Most of us know that regular physical activity is an important part of living a healthy lifestyle. But for older adults who have arthritis or an existing injury, some forms of exercise can be uncomfortable and even painful.
One way older adults can avoid joint stress and pain while exercising is by keeping impact low. We recently asked Alex Sheets, Exercise Specialist at Bethany Village, to explain more about the importance of low impact exercise for older adults.
What does “low impact” mean?
Put simply, low impact exercise is any activity that is easy on the joints and fluid in motion. For people with arthritis or another form of joint pain, low impact exercise is essential for strengthening the muscles around their joints and improving bone strength. In low impact exercises, usually at least one foot remains in contact with the ground at all times or the entire body is supported. Examples of low impact exercises include things like walking, swimming, aqua aerobics, cycling, yoga, Pilates, and Tai Chi.
How can older adults build strength safely?
At Bethany Village, all of the strength machines in our Fitness Center are designed to be low impact. Instead of bulky metal plates, our strength machines use compressed air pressure to create resistance, which makes them very user-friendly. With just the touch of a button, you can add resistance to any movement you’re doing, in one-pound increments. With free weights or machines that use metal plates as weights, you might have to add five to ten pounds at a time. If you were to lose control of the weight suddenly, it could put you at risk for injury.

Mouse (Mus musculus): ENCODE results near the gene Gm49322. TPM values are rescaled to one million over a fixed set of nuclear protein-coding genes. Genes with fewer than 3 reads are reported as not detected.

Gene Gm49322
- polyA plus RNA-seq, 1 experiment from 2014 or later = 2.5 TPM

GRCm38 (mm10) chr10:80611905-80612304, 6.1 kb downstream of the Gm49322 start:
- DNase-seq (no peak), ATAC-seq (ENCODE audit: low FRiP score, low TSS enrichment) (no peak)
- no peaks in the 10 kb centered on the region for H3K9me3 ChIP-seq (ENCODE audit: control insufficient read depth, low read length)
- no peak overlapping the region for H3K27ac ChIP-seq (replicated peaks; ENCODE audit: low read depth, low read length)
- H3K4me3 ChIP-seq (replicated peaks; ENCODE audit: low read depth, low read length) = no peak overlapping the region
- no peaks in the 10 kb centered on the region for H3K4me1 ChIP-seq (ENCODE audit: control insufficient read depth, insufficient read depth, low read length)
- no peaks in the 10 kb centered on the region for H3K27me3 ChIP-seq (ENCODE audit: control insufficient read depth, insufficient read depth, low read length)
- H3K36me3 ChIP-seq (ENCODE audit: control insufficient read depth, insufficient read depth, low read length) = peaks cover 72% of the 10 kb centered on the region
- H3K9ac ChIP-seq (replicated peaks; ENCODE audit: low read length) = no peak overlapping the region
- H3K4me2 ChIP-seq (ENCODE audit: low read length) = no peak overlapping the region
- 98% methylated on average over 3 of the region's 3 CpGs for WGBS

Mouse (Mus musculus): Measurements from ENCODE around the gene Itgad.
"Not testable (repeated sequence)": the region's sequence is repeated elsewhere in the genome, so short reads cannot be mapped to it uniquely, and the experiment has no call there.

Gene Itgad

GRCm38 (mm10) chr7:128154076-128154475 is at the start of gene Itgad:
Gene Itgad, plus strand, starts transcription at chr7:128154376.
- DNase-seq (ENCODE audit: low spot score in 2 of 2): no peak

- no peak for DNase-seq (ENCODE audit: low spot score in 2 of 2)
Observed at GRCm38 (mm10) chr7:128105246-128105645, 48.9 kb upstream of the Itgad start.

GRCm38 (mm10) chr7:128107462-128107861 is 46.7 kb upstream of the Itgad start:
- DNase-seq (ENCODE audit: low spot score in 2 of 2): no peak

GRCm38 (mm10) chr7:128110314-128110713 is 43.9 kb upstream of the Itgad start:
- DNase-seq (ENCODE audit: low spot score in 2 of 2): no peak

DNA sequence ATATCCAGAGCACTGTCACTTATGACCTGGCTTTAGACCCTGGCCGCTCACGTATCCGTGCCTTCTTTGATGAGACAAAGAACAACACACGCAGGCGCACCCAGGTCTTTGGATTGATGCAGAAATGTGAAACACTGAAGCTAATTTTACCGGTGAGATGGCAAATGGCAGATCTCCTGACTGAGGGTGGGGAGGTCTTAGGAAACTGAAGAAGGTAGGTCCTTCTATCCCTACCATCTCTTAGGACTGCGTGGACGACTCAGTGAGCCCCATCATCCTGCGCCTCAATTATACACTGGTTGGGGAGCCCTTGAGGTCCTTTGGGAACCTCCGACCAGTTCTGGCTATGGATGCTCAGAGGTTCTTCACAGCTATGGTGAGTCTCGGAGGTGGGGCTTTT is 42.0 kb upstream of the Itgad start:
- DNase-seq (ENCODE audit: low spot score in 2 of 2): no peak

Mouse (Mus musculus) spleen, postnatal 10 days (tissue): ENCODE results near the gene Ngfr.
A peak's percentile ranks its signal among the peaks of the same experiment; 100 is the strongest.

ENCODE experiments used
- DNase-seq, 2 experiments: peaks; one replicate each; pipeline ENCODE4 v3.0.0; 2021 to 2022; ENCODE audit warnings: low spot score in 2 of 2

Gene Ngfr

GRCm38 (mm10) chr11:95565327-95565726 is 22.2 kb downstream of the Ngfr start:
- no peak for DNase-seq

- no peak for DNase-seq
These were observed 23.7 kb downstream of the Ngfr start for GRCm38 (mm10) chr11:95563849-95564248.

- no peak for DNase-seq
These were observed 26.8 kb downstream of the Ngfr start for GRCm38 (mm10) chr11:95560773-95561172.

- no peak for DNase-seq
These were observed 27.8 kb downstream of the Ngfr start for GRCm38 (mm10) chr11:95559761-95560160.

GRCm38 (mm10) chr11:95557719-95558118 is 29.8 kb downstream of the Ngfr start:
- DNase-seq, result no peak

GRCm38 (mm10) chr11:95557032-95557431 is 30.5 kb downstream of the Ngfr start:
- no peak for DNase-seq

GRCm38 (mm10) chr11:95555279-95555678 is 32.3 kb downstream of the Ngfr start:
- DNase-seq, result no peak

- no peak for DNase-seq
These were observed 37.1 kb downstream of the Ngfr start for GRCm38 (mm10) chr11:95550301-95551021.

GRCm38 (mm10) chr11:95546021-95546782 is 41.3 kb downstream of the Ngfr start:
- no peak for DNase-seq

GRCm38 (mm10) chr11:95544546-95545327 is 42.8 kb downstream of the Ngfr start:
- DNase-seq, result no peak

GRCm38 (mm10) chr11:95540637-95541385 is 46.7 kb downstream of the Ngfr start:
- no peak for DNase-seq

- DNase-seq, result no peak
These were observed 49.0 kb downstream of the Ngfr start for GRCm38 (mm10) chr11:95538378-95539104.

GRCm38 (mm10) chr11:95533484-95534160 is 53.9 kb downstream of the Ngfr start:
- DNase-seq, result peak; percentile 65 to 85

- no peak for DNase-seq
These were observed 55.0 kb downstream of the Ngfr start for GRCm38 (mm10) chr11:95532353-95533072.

It’s safer and more beneficial for older adults with arthritis or joint pain to add weight slowly, in small increments. With the new machines we have, there’s a smooth, constant source of air pressure throughout the entire range of motion, which puts less stress on muscles, joints, and tissues.
What are the best low impact cardio exercises?
Walking is by far the most popular low impact exercise because it can be done both indoors and outdoors. We highly recommend that older adults who have arthritis or joint pain walk throughout the day. A lack of movement can actually make joints more stiff and painful. In our updated Fitness Center, we have new cardio machines that are ideal for low impact exercise, including recumbent steppers, treadmills, and bikes.
The recumbent stepper machines are particularly useful for older adults because they allow users to remain in a safe, seated position, making the exercise very easy on the knees and hips. Instead of a bicycle movement, the machine simulates the motion of walking up stairs. If your goal is strength training, you can adjust the resistance higher to get a strength workout. These machines are great for older adults who have mobility challenges or for those rehabilitating after a joint replacement surgery or cardiac event.
As always, consult with your physician before trying any new exercise.